Zijian Guo

McKelvey School of Engineering: Biomedical Engineering | PhD


Cohort 2007


Graduated 2012

Partner University:

Tsinghua University


Career: Senior Scientist | Zonare Medical Systems | San Francisco, California, USA

Scholar Highlights

From Worship to Disillusionment: The Changing Attitude of Chinese Youth Toward Western Media

When China opened its doors to the world in the late 1970s, Western media was very much admired by Chinese young people and regarded as objective and unbiased. One of the major demands of the university students at Tiananmen Square in 1989 was freedom of the press. They called on the Chinese government to let the media play an oversight role in the political life of their society.

China’s youth continued calling on government media for much of the next decade to learn from the West how to be more transparent and less rigid. However, this enthusiasm dropped off noticeably in 2008. In the wake of Western media coverage of unrest in Tibet that year, an anti-CNN website was established by a group of college students in China. This website has gained great popularity, and hundreds of thousands of people showed support for its views. Jokes emerged among College students about the need to “Be honest, not CNN.” How could such a dramatic turnaround occur?

Consider the context in which this occurred in recent years.

Although censorship of the Internet and other media still exists, the Chinese people have made tremendous progress in their access to Western press. This has occurred in large part thanks to the Internet. CNN, BBC, and other major Western media are no longer taboo and all have set up offices in China. The source of anger among Chinese youth in 2008 was the seemingly deliberate distortion by Western media of the facts about unrest in Tibet.

In their view, media coverage was motivated by a desire to disrupt the Beijing Olympics.

As evidence for this, Chinese Internet users pointed out that the actions of the Nepalese police were incorrectly labeled as a crackdown conducted by the Chinese police. And they point to editing of photos that appeared to be aimed at covering up the provocative actions of rioters. To make things worse, insulting and racist, anti-Chinese language was used on a CNN program, a development that aroused even stronger feelings of confrontation. The videos at issue have been uploaded to YouTube and can be viewed by everyone in China, resulting in disillusionment, anger, and even hatred. All this has given rise to the question: Why should the Western media resort to such despicable and mean tricks against the Chinese people? What was the intention behind this?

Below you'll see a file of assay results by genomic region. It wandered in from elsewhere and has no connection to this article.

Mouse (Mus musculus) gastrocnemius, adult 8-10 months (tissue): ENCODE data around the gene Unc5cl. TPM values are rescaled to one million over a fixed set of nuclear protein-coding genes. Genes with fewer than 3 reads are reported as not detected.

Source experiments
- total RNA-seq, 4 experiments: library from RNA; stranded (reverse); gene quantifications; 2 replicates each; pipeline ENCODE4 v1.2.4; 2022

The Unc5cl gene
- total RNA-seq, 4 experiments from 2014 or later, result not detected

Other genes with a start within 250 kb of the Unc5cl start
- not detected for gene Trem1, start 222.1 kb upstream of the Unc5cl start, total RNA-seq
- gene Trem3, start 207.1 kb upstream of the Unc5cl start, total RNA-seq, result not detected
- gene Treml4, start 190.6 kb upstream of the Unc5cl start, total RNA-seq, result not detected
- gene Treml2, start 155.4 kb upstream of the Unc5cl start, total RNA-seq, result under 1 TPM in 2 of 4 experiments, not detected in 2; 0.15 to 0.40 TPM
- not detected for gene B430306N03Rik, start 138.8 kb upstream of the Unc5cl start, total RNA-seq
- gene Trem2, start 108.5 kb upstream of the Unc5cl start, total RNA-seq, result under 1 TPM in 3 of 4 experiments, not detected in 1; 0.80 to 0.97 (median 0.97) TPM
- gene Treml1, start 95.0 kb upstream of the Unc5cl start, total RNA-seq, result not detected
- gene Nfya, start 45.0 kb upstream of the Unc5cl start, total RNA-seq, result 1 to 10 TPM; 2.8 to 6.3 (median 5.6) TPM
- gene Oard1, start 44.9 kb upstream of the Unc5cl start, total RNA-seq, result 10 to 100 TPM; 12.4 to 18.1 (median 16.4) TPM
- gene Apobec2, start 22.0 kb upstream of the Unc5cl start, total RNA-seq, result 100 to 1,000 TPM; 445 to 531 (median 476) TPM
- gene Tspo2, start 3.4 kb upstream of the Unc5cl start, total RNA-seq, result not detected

Another factor to take into consideration when considering recent developments is the growth of the economy. Their new economic power has made Chinese people demand more respect from the Western media. Though still undeveloped in many areas, China has every reason to be proud of what it has achieved in such a short time. With basic food, shelter and other needs now met, the Chinese people are aiming higher, and freedom of access to unbiased information is one among many new demands. Their improved economic status in the world has made people more confident to say “No” to those they see as trying to disgrace them. They are prepared to speak up and demand that they be treated fairly.

The emerging distrust of Western media among young people in China is something that cannot be ignored. In the short term, it will lead to a rising narrow-minded nationalism. This has already surfaced in demands for punishment or at least restrictions of those Western media spreading rumors. And some have even called for sanctions against items from unfriendly Western countries. If these issues are not addressed properly, they run the risk of costing a great deal, or even evolving into a crisis in the longer run. Unfortunately, the behavior of the Western media just plays into the hands of Chinese hardliners who try to stir up narrow nationalism and resist the process of further opening up.

How should we respond to this crisis? The answer is a process of gradual learning, which requires time, patience, and effective communication from both sides. It can be seen that the Chinese government has been willing to learn and become more sophisticated in handling foreign media after the Tibetan unrest. Instead of being barred, foreign journalists were invited on a tour of Xinjiang’s capital after the unrest there in 2009.

The Chinese authorities are trying to understand and respect the freedoms of speech and the press, which is a universally accepted value in the Western world.

For its part, the Western media must remember that the West and China are at different stages of development. It will take time for freedom of speech and the press to manifest itself, and this will require further development of social and economic foundations.

More haste, less speed. Arrogance and sensationalist reports by the Western media will only elicit more ill feelings and criticism. Indeed, effective communication is based on trust and respect from both sides.

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